Ceftazidime 36 (34.7) 68 (65.3%)
Gentamicin 32 (39.5%) 49 (60.5%)
Amoxicillin/clavulanic acid 6 (8.6%) 64 (91.4%)
Penicillin 7 (13.5%) 45 (86.5%)
Table 4

Frequencies of antibiotic susceptibility of the gram-positive organisms.


Antibiotics Sensitive Resistant
Penicillin 6 (9%) 61 (91%)
Vancomycin 66 (91.6%) 6 (8.4%)
Amoxicillin/Clavulanic acid 12 (34.6%) 40 (65.4%)
Ciprofloxacin 26 (43.3%) 34 (56.7%)
Cefotaxime 2 (25%) 6 (75%)
Clindamycin 7 (31.8%) 15 (68.2%)
Gentamicin 45 (60.8%) 29 (39.2%)

4. Discussion

Neonatal sepsis can be defined as a clinical syndrome characterized by systemic signs of infection and accompanied by bacteremia in the first month of life [11]. It is considered one of the major causes in neonatal morbidity and mortality [1]. The pathogens causing neonatal sepsis in developing countries differ from those in developed countries [12]. But overall the gram-negative organisms are more common [13].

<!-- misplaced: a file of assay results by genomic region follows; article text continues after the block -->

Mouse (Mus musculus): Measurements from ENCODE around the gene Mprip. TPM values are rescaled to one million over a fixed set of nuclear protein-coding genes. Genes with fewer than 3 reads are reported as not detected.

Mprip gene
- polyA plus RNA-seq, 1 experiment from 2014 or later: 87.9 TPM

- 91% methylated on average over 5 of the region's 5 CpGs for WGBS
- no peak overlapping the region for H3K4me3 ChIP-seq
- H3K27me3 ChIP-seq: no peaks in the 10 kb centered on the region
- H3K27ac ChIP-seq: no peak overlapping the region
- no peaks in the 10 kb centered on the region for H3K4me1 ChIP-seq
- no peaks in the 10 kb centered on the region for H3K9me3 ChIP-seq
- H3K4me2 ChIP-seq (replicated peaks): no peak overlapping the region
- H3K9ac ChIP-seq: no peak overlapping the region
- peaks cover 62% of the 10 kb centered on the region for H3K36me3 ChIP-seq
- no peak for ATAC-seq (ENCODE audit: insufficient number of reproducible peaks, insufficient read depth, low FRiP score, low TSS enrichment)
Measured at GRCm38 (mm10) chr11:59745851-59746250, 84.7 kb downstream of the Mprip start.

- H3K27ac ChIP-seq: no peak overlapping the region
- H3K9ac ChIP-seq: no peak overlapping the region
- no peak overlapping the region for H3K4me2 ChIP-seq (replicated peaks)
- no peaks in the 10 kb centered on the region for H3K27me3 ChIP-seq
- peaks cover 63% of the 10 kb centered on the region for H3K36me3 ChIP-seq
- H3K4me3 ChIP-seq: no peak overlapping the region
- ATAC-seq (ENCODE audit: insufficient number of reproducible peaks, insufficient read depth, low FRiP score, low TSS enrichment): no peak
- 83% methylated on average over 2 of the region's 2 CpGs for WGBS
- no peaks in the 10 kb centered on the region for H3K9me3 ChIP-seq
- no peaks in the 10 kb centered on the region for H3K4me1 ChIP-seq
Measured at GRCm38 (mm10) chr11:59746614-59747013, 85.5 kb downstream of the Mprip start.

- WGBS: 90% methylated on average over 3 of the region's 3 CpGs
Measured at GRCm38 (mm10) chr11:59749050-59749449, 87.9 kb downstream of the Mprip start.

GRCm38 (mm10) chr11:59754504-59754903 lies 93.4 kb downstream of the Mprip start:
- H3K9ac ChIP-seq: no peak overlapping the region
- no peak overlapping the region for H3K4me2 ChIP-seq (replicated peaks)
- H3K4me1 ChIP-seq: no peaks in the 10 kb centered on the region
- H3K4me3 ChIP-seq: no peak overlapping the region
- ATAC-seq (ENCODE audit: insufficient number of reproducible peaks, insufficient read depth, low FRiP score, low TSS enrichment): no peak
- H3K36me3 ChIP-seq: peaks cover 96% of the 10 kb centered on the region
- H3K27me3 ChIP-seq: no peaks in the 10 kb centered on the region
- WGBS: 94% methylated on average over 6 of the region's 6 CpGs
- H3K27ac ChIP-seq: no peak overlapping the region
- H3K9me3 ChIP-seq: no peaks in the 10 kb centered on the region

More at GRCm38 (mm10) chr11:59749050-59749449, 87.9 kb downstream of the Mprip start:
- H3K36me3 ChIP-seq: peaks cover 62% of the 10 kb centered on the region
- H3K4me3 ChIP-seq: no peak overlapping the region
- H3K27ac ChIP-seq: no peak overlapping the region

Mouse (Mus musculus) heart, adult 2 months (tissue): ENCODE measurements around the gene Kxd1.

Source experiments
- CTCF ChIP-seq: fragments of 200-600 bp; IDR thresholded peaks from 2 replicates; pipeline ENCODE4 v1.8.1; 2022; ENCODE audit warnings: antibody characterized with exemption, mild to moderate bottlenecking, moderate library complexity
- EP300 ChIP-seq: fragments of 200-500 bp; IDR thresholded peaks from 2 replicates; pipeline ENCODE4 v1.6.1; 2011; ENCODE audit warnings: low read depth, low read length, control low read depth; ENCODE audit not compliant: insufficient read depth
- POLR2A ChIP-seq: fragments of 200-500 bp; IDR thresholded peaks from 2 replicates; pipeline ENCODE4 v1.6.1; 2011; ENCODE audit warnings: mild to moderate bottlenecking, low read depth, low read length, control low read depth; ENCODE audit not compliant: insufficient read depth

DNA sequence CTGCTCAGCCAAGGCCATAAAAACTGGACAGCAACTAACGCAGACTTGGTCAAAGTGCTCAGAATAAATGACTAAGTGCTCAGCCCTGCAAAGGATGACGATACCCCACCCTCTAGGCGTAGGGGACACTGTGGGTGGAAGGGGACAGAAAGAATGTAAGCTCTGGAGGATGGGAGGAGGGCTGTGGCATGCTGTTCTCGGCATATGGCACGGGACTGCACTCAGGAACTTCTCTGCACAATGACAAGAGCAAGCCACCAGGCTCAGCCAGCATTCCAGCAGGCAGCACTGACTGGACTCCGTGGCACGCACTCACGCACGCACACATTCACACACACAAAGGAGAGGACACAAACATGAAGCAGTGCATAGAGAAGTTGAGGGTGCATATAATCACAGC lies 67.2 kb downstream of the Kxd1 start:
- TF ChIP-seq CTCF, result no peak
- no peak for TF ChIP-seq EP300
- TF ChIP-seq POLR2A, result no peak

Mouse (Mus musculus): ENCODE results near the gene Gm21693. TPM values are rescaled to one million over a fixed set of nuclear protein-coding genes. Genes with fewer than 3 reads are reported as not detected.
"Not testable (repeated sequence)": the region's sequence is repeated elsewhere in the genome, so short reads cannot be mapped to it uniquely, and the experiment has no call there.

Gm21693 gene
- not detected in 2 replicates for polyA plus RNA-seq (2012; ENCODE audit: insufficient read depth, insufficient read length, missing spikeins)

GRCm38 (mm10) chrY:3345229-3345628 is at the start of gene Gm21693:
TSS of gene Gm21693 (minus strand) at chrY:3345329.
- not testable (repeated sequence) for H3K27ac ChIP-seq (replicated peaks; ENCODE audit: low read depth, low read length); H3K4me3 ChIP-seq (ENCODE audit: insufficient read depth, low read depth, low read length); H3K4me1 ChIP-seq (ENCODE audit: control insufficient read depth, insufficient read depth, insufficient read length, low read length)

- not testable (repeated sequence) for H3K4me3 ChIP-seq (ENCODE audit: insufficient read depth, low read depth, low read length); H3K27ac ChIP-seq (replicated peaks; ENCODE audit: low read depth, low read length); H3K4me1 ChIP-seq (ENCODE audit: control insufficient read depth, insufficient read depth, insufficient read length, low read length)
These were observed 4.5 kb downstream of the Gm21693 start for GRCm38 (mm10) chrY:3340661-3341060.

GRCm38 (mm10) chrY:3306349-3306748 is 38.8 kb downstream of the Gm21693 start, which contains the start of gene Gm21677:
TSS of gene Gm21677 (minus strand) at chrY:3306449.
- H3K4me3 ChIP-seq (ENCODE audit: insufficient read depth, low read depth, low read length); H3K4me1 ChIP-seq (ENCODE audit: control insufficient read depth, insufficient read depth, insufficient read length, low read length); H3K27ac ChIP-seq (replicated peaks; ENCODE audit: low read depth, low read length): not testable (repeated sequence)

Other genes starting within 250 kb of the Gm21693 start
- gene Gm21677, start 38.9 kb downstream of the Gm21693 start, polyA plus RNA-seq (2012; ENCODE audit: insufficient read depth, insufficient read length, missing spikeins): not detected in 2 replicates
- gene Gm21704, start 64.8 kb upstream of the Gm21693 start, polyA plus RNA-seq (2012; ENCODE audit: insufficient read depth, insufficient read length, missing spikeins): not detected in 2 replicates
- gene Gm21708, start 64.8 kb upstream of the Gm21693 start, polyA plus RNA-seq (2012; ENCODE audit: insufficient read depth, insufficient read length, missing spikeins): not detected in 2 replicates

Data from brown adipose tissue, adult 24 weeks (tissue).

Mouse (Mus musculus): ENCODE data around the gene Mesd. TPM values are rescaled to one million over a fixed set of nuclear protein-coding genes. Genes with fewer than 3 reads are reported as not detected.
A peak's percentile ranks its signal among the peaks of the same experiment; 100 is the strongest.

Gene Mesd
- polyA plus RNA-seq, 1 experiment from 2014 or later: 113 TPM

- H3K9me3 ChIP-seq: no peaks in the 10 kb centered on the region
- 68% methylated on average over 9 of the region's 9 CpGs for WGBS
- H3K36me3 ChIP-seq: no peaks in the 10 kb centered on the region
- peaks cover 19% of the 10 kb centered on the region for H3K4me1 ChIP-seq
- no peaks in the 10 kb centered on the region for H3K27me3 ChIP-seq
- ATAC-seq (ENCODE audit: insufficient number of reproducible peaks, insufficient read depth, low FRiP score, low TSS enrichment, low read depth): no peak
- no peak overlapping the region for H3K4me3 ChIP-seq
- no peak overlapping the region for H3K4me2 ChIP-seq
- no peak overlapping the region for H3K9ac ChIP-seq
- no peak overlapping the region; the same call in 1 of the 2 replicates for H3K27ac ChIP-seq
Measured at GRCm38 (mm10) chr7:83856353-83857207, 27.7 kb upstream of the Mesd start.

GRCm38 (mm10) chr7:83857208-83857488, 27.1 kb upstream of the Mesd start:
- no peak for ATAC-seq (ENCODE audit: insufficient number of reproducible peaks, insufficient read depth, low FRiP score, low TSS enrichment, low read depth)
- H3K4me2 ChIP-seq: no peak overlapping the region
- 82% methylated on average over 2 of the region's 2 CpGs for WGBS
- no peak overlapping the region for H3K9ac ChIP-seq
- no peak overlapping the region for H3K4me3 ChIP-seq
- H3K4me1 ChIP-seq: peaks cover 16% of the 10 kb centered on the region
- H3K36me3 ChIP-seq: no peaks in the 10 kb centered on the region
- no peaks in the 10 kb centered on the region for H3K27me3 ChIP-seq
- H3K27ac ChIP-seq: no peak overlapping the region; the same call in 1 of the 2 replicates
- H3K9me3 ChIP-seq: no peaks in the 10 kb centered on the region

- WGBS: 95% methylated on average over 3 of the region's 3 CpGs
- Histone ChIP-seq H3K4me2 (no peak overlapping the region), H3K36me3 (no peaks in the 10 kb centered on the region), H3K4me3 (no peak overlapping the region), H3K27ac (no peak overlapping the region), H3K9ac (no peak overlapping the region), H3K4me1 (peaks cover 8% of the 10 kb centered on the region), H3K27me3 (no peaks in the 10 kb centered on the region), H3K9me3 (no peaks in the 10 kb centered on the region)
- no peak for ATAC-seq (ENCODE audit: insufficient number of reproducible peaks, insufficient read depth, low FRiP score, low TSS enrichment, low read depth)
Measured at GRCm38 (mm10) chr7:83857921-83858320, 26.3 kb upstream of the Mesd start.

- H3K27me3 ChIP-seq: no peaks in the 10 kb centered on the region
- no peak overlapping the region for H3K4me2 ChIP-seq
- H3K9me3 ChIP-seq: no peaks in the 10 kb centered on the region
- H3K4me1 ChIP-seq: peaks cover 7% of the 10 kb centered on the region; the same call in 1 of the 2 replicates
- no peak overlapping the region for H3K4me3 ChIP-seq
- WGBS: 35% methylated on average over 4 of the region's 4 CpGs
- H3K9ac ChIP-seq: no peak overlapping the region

In this study, gram-negative and gram-positive organisms encountered 60.9% and 37.1%, respectively, which is comparable to a study conducted in India [12], which reported that gram-negative and gram-positive organisms were 56% and 44%, respectively. Similar results were reported in Iraq [14] and Tanzania [15].

In this study, the EOS and LOS were 64.6% and 35.4%, respectively. This result is also comparable to a study conducted in India [16], which reported that EOS and LOS were 61.41% and 38.59%, respectively, further supported by another study done in India [17]. However, it differs from the study conducted in Tanzania [15] and Iraq [14]. Staphylococcus aureus was the most common isolate (35.1%) in both EOS and LOS in the current study, and 95% of S. aureus were Methicillin-resistant Staphylococcus aureus (MRSA). This result is similar to a study conducted by Zaidi et al. [18]. The second most common isolate was Klebsiella pneumoniae (21.2%), from which 25.58% were Extended Spectrum Beta Lactamase (ESBL). High resistance rate to cephalosporins can be contributed to the irrational use of these antibiotics. The presence of Proteus mirabilis, Serratia marcescens, Klebsiella oxytoca, and Streptococcus pyogenes isolates in the EOS and the absence of these isolates in the LOS was noted in this study.